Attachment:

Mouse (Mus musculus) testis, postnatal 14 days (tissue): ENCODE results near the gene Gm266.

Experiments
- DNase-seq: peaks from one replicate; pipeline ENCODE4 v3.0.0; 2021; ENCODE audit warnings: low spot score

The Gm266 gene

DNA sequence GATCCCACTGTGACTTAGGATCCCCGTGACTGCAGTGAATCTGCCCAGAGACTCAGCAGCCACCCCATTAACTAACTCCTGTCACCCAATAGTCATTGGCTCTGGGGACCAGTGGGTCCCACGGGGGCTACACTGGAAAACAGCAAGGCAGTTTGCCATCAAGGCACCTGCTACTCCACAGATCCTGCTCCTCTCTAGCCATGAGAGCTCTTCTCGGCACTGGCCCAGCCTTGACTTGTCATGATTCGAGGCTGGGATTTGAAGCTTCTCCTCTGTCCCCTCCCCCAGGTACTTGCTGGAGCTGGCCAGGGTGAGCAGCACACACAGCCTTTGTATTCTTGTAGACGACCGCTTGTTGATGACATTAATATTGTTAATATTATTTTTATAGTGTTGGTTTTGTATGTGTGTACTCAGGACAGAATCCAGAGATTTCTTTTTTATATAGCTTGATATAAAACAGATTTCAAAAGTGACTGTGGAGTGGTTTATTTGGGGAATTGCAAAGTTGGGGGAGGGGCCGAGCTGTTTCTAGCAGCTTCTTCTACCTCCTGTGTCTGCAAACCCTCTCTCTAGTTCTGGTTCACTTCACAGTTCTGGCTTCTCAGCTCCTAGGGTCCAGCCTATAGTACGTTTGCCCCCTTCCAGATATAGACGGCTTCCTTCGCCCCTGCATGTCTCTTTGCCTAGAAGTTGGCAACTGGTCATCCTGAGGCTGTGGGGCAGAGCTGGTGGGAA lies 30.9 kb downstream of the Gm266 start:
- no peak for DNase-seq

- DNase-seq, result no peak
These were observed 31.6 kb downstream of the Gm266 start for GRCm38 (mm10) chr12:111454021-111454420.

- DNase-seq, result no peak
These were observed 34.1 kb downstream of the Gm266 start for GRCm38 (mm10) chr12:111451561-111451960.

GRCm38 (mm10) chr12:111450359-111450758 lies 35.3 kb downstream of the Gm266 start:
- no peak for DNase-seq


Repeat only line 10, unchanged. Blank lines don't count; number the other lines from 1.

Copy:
These were observed 34.1 kb downstream of the Gm266 start for GRCm38 (mm10) chr12:111451561-111451960.